On October 30, HHS reported on health plan choice and premiums in the 2018 federal exchange. Insurer participation is down for 2018 from 2017 and premiums, particularly for the benchmark silver plans, are up dramatically, reflecting recent administration steps that have buffeted the marketplaces. Full summary by Prof. Tim Jost published by Health Affairs, 10/30/2017.

      • HHS Report: Health Plan Choices and Premiums in the 2018 Federal Health Insurance Exchange. The report documents what was already widely known—insurer participation in the exchanges is down for 2018 from 2017 and premiums, particularly the benchmark silver plan premiums, are up dramatically. Advance premium tax credits (APTC), however, are also up sharply, and most consumers who purchase coverage through the exchange may find that coverage costs less than last year after APTC are applied.

      • HHS Map of Health Insurer Coverage
        50-state map by county of number of healg insureres in Exchages -Oct 30, 2017

      • States Where Health Exchange Premiums Are Increasing.   In the week before the 2018 open enrollment period began, an independent health policy report explained the state of premiums on the health exchanges created by the ACA/Obamacare. The new analysis from Avalere of filings from the 40 states," shows exchange premiums for the most widespread type of exchange plan (silver level) will be 34 percent higher, on average, compared to last year's 25 percent." These averages omit the 10 states that run their own exchanges and sometimes outpace the federally run versions.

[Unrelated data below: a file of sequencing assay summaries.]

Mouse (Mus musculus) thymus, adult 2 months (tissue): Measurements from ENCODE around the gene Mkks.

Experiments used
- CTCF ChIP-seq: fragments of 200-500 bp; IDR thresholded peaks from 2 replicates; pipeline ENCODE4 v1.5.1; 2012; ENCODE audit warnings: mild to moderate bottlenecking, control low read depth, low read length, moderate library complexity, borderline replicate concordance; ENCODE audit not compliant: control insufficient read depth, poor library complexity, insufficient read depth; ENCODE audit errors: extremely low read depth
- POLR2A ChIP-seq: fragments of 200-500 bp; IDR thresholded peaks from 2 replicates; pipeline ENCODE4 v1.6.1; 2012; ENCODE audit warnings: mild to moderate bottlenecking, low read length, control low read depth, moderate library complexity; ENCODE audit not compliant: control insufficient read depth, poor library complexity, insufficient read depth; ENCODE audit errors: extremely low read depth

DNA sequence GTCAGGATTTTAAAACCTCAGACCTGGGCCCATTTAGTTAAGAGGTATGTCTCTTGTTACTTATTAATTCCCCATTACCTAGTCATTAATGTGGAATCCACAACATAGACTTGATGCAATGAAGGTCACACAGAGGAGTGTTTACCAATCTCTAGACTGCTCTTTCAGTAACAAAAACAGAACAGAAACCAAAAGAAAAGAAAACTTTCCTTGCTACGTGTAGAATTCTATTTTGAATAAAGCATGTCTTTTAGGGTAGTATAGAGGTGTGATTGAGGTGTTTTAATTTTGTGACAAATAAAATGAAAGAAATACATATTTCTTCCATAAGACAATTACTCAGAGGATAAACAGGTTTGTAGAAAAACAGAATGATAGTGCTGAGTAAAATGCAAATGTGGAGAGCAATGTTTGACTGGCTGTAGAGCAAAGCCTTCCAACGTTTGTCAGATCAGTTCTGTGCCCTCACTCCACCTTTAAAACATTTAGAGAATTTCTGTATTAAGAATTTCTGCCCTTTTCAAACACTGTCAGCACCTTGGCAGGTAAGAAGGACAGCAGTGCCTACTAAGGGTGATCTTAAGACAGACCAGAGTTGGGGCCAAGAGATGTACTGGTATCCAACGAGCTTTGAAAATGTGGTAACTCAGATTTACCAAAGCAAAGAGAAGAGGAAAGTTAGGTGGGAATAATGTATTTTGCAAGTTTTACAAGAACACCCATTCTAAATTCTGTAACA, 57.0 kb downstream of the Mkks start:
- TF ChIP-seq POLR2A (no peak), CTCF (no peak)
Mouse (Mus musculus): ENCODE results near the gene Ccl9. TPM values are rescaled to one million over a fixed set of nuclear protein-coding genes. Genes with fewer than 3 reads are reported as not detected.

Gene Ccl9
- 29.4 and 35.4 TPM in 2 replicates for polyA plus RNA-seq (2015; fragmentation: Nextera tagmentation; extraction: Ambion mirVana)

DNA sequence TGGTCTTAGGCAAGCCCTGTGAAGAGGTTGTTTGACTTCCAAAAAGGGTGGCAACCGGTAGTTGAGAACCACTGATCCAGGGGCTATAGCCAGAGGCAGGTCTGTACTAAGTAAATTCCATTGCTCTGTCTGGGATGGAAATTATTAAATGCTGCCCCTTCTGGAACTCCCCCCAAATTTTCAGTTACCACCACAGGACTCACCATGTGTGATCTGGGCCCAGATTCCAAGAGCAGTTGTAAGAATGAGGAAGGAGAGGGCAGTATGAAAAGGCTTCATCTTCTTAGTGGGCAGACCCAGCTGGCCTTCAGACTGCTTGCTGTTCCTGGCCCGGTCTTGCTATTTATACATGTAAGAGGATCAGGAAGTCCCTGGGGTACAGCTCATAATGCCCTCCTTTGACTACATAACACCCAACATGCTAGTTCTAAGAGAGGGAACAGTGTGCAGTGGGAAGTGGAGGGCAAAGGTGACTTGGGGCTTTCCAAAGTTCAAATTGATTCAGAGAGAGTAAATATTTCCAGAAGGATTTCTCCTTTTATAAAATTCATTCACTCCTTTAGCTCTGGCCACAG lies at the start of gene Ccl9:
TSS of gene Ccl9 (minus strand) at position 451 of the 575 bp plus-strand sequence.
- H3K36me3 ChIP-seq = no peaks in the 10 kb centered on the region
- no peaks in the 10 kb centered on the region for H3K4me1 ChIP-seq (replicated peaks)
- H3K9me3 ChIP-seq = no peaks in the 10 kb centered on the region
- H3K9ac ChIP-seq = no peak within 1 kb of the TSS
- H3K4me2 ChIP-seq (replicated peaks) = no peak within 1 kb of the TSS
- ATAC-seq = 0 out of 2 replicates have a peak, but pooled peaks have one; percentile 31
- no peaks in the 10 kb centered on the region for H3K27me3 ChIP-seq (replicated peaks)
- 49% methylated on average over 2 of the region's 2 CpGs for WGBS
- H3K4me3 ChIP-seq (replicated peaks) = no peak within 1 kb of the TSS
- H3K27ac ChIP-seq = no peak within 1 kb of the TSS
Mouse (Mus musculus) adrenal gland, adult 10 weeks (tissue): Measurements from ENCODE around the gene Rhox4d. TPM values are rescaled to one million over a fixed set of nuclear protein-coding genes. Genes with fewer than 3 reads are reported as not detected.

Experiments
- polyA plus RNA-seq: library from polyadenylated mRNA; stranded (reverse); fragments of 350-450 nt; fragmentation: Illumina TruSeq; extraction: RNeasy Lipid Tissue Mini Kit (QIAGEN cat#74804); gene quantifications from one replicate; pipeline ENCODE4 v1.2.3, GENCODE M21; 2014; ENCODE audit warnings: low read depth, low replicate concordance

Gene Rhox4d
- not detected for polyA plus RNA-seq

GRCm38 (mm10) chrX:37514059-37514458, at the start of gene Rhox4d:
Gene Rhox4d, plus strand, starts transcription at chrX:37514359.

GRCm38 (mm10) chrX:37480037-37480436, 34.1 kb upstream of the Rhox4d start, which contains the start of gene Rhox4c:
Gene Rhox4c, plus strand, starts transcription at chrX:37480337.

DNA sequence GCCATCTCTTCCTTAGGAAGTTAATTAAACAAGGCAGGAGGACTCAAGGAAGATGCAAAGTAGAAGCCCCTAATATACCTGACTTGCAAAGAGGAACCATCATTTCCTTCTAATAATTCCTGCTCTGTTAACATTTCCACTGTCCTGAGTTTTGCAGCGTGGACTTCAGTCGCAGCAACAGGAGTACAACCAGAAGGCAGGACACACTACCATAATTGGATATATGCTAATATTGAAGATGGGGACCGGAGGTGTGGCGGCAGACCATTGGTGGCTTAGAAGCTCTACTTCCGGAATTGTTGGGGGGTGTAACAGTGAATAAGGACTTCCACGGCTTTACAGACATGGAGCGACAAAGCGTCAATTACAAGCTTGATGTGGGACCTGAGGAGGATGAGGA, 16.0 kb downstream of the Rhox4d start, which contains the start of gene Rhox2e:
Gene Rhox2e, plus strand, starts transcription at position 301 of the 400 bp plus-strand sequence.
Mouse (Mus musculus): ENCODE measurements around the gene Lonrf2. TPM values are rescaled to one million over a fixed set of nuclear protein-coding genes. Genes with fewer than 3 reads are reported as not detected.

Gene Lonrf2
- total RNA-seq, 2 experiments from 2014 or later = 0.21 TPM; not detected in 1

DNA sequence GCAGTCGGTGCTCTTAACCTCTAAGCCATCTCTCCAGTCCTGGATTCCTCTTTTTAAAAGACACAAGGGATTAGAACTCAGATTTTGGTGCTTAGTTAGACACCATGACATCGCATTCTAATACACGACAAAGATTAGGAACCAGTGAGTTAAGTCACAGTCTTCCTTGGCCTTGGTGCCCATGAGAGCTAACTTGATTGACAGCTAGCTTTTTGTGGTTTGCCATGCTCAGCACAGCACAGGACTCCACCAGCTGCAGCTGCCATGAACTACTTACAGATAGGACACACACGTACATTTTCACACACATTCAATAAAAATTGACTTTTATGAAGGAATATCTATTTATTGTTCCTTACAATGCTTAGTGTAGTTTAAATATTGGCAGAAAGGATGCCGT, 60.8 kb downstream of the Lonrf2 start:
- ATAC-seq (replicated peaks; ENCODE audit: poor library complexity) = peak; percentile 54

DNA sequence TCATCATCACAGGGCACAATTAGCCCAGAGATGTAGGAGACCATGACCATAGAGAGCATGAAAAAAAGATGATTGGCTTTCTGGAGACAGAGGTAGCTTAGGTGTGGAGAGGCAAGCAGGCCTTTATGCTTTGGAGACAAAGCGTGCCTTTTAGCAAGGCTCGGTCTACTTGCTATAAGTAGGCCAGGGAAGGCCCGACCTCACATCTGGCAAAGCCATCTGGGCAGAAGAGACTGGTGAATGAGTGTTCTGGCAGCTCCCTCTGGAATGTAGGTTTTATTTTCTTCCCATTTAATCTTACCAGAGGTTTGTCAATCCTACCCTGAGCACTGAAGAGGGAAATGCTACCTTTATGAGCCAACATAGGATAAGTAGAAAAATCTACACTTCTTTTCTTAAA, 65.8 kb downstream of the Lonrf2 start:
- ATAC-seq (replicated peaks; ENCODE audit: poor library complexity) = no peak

• Largest Increases: in Iowa (69 percent), Wyoming (65 percent) and Utah (64 percent). Iowa requested to waive certain aspects insurance to avoid large increases, but was forced to withdrew their request on Oct. 23 when it became clear that it would be rejected by the Trump administration.
        • Premium decreases: In Alaska, by 22 percent; in Arizona, by 6 percent; and in North Dakota, by 4 percent.
        • New Analysis Finds Senate Tax Bill Results in Premium Increases for Many Who Buy Their Own Coverage [Read the post and graphs, by The Commonwealth Fund, 11/21/2017]
        • Premium Increases if Mandate is Repealed - 50-state graph for 27-year, 40-year and 60-year olds.
        • CAPITOL TO CAPITOL ON HEALTH CARE: Individual Mandate Repeal: The Senate tax bill repealed the requirement in the Affordable Care Act (ACA) for individuals to have health coverage, which the Congressional Budget Office (CBO) projects would save the government $338 billion over the next 10 years. Repeal of the individual mandate, however, could potentially have an immediate impact on penalties, insurance premiums and health insurance decisions for millions of Americans. (NCSL, Updated 12/4/2017)